stacy sims outside magazine sports drink hydration Stanford School of Medicine
(Jake Stangel)

Stacy Sims’s War on Sports Drinks

How the Stanford physiologist is trying to change the hydration game

stacy sims outside magazine sports drink hydration Stanford School of Medicine

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YOUR HYDRATION drink may be dehydrating you. So says Sims, a 40-year-old exercise physiologist at the Stanford School of Medicine who is pushing for a new paradigm in sports nutrition.

“We have this fixation with not bonking, so the industry pumps drinks full of carbohydrates,” Sims explains. “But these sugary drinks force your body to move water into the GI tract to facilitate digestion—and out of your blood and muscles. In other words: dehydration.”

The fix, according to Sims, is simple. And it harks back to a commonsense approach used by most athletes in the sixties, before the rise of products like Gatorade. “Separating hydration from fueling—liquid from calories—is the most effective way to address each,” she explains. According to Sims, athletes should get their calories from solid foods and use liquids only to meet their hydration needs.

Sims’s research stems from her own difficulties with gastrointestinal distress while competing as an Ironman triathlete and elite road racer. She soon began experimenting with formulas containing small amounts of carbohydrates like glucose, along with sodium for absorption, unlike those used to make heavily carb-laden, mass-market sports drinks. In 2009, Sims developed a hydration formula for the Garmin-Slipstream cycling team at the invitation of its sports scientist, Allen Lim. The low-carb product went on to become Secret Drink Mix, sold by Lim’s company, Skratch Labs. Lim and Sims later clashed on how to evolve the product and parted ways under less than amicable terms brokered by a lawyer. As Skratch has succeeded, others, including Nuun and SOS, have pushed a similar low–concentration approach to hydration. Last year, Sims launched her own hydration line, Osmo Nutrition.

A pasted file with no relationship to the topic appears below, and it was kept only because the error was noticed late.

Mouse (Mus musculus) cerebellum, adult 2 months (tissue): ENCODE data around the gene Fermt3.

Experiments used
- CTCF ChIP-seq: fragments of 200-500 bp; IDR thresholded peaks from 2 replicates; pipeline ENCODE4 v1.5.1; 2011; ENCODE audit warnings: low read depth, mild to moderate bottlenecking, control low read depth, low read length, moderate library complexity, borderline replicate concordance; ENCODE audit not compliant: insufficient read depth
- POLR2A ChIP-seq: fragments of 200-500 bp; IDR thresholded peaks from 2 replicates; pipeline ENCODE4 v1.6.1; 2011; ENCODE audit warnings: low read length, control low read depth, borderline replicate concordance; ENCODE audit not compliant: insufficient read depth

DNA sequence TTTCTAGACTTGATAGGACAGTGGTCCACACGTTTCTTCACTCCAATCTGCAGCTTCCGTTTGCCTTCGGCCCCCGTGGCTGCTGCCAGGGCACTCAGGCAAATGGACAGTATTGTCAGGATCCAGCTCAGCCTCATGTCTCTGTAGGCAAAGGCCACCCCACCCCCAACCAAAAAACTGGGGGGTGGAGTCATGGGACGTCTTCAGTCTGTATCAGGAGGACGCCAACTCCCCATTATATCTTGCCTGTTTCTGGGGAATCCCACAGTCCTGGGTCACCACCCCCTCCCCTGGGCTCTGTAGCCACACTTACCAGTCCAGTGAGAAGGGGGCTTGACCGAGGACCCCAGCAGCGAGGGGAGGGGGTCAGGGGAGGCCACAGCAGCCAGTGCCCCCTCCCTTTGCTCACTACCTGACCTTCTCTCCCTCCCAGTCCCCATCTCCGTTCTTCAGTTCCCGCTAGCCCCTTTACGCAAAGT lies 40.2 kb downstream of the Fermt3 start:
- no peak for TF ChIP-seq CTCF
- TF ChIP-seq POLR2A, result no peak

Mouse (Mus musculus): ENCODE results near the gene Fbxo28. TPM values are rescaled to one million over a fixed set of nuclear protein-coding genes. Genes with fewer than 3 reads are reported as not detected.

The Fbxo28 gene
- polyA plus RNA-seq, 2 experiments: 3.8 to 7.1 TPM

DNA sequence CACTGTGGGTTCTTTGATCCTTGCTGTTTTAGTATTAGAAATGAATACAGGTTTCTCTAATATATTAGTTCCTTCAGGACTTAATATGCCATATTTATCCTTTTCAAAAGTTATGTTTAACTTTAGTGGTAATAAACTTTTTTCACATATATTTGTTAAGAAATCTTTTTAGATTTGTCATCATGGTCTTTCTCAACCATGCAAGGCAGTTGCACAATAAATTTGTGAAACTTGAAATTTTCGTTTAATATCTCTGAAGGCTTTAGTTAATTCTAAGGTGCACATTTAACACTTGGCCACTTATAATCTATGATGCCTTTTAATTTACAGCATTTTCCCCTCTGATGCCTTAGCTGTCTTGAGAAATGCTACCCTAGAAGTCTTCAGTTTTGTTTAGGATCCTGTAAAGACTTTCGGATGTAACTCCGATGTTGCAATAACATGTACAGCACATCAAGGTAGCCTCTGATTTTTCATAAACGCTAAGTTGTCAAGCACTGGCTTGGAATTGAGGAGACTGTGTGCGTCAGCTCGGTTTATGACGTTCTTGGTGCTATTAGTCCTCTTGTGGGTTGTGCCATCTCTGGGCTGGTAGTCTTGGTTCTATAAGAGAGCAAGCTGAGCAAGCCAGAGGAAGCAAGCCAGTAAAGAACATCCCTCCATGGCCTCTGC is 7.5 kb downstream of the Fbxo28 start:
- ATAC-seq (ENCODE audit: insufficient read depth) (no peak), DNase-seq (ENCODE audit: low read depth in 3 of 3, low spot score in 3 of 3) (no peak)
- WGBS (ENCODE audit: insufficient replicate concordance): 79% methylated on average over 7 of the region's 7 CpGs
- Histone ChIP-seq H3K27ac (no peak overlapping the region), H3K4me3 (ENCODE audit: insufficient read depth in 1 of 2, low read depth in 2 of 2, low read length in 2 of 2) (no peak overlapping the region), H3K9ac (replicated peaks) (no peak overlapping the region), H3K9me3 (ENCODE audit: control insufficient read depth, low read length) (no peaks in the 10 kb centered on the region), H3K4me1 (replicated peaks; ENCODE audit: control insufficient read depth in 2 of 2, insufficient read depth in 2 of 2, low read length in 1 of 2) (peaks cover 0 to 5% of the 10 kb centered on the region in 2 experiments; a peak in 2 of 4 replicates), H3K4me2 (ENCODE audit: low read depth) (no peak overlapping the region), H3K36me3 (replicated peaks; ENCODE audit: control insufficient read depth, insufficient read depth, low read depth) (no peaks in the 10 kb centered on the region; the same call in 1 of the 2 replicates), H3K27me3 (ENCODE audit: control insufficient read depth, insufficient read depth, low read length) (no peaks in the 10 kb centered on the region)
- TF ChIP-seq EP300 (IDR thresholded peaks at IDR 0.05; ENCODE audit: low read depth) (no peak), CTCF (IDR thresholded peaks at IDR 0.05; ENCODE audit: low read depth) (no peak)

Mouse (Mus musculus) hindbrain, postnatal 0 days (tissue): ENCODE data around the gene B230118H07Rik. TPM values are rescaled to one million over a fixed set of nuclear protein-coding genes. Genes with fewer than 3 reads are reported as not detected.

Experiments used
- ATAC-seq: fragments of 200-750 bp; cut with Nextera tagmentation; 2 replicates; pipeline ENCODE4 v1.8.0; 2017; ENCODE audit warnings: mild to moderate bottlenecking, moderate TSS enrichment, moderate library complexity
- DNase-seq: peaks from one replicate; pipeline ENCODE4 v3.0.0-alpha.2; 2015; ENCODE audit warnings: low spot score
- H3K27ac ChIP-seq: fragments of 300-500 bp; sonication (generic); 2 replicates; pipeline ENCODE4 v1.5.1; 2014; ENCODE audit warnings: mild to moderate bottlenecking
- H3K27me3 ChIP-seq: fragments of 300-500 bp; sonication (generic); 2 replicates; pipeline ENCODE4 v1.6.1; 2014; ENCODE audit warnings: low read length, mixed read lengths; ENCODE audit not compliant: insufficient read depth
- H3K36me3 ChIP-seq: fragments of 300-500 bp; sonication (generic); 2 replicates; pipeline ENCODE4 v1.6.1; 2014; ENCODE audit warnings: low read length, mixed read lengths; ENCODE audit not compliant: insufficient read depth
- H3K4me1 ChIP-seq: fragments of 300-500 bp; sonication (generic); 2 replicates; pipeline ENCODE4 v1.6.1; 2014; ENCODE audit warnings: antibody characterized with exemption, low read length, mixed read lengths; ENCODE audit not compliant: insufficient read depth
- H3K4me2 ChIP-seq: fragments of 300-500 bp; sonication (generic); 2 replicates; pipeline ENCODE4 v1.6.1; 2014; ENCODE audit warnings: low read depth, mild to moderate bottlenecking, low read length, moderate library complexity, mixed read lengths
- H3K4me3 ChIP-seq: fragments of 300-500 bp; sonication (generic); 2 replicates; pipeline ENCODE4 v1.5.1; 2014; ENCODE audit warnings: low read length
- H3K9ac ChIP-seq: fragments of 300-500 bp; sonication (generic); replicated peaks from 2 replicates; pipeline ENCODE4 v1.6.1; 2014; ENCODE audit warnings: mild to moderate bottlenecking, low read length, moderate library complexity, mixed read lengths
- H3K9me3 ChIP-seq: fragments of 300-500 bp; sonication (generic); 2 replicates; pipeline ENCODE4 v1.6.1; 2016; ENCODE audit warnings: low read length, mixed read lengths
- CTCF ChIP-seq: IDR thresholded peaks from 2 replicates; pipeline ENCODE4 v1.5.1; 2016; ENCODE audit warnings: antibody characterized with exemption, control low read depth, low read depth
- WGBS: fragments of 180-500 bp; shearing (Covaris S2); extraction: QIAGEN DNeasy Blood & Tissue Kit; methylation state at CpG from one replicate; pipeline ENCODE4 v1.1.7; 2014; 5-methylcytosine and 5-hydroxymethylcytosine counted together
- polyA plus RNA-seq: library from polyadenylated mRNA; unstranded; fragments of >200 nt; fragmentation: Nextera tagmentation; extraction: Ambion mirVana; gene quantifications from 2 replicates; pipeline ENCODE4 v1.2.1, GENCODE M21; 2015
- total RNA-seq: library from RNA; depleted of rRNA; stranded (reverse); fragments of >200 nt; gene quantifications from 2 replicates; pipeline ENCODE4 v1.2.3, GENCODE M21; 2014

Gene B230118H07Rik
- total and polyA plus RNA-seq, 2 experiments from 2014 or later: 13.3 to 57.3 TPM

So should Gatorade be worried? Sims thinks so. “All the companies say, ‘Use our stuff. It works better,'” she says. “But I have peer-reviewed science to back me up.”